As a childhood fan of magic, I learned a short verse about an illusionist deceiving his audience with one trick after another: “And as they gazed the wonder grew; the more they saw the less they knew.” I’ve been thinking about it as President Trump has been rocked this week by negative headlines about the Russia investigation, his bromance with Vladimir Putin, the effects of his tariffs, his alleged affairs-coverups-and-payoffs, his former lawyer’s secret recordings, and the need for his press office to constantly change, edit, and correct what he has said.
His response to all this as he spoke to a meeting of military veterans, was like that of a great conjuror: “Just remember, what you’re seeing and what you’re reading is not what’s happening.” He could just as well have waved a fistful of scarves around as doves flew from his sleeves, because as a great many political analysts quickly noted, this was misdirection at the highest level.
After all, Trump did not say we should wait until the investigations are done and in the meantime no one – including the White House – should interfere. He did not say he wants all the facts made public about all these matters, so everyone can see his innocence. And he did not offer clear evidence to support his relentless claims of a vast conspiracy against him. (He also did not suddenly release his tax returns, but I digress…)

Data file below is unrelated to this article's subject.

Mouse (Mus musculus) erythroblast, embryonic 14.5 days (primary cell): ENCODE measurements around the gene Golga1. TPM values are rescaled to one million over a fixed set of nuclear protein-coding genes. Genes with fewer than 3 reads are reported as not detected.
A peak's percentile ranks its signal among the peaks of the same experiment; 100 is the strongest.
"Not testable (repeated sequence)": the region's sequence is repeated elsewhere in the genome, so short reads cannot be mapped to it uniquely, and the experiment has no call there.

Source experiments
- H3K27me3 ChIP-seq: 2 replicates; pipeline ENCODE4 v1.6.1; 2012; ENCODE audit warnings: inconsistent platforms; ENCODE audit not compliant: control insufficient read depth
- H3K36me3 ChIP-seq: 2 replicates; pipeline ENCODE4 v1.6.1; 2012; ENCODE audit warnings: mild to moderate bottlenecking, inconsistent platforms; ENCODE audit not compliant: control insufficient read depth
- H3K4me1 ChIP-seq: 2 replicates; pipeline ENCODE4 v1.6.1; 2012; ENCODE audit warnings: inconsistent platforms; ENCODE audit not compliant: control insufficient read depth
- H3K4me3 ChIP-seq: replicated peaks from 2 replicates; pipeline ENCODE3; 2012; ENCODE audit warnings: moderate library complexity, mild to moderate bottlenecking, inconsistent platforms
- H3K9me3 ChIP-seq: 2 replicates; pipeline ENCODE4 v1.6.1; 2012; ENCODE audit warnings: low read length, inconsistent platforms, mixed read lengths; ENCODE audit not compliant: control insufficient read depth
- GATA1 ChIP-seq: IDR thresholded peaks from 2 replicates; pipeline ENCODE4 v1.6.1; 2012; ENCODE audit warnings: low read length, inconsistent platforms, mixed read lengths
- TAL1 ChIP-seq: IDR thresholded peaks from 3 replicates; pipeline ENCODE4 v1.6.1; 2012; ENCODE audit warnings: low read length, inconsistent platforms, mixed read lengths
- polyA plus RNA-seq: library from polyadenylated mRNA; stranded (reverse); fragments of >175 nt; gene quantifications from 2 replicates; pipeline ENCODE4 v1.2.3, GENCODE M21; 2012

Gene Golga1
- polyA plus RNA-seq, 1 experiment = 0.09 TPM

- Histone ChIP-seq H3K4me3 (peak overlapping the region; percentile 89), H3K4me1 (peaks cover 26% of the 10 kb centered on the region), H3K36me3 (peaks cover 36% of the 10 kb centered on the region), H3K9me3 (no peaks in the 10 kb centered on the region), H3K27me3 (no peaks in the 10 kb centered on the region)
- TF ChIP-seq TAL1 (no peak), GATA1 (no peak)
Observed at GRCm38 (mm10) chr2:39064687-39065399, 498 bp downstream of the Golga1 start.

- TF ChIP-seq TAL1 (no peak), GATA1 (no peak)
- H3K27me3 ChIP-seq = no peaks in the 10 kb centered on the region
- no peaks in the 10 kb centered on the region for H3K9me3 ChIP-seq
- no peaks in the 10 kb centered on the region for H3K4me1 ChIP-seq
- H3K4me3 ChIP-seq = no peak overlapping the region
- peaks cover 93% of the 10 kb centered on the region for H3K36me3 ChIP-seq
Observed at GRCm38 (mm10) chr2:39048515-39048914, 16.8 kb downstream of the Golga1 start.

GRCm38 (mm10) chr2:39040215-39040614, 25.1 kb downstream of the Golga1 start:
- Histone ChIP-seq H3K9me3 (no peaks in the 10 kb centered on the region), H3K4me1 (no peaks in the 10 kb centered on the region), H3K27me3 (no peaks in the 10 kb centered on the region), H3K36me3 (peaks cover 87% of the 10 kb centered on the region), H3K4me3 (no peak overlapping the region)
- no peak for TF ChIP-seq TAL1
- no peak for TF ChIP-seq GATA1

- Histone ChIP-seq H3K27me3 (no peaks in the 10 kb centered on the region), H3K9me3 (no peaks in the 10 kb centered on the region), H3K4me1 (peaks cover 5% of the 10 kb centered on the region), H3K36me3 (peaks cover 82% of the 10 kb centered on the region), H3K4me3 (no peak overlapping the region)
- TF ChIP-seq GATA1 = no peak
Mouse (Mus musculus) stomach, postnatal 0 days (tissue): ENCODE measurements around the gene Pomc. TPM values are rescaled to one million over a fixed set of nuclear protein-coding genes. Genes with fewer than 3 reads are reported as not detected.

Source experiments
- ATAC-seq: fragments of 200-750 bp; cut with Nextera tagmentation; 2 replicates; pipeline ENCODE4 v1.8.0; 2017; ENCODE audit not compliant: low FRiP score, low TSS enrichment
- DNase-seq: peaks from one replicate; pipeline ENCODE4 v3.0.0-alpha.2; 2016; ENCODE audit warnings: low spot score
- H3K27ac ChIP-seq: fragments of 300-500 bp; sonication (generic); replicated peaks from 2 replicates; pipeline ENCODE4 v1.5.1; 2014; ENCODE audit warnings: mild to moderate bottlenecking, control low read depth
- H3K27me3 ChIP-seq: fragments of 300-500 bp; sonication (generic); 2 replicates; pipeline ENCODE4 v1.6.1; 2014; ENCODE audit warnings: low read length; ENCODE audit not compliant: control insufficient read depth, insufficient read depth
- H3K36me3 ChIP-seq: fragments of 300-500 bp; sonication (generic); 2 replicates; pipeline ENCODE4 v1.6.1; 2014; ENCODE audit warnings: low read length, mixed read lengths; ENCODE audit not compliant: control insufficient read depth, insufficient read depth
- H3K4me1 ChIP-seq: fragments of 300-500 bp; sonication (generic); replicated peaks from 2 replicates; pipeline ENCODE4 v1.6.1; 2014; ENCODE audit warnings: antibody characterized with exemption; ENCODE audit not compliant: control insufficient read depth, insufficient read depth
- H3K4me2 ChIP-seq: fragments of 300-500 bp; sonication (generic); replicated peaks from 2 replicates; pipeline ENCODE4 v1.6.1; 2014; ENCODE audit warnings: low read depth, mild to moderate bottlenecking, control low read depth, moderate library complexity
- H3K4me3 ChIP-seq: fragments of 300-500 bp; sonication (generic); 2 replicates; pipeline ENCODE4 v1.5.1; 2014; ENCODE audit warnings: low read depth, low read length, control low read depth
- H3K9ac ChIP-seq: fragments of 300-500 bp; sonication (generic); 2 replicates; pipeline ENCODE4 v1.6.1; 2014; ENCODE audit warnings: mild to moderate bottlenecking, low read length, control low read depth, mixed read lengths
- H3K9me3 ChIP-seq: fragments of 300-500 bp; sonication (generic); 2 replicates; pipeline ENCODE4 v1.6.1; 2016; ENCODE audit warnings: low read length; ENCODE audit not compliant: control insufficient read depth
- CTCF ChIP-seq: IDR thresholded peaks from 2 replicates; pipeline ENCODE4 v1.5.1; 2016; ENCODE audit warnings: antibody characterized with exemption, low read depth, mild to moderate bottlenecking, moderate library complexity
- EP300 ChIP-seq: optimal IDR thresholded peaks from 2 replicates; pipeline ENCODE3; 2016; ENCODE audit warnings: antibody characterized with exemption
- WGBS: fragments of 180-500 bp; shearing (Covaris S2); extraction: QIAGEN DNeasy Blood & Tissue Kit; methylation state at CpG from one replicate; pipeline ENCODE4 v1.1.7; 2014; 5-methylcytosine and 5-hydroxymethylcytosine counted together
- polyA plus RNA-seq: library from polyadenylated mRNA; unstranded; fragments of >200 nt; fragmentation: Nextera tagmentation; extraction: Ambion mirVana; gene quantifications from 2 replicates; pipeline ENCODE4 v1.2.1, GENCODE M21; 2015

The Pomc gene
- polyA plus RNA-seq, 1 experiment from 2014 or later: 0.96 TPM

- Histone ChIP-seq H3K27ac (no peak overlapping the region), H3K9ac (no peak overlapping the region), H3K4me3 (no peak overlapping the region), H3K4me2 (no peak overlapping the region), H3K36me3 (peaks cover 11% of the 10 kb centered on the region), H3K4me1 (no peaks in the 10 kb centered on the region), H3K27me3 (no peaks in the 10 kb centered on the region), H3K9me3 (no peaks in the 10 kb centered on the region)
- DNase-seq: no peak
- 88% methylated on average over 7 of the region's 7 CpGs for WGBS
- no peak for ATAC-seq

Trump just urged his followers to ignore anything that reflects badly on him. Presumably this includes his own words, because in all fairness many of this administration’s problems are the result of his own careless, incorrect, and deceitful statements. Yet polls suggest it is a tactic that could very well work. Many of President Trump’s most ardent fans have shown a strong tendency to take his word over virtually anything else they hear from other politicians, business leaders, judges, analysts, experts, and especially the media.
So as tactics go, why shouldn’t Trump give it a whirl? Because while I’m not saying whether the president’s policies are right or wrong, I can say this: if you convince your audience to close their eyes and ears to anything that might spoil the illusion of your omnipotent greatness, you no longer even need to hide the rabbit in your hat.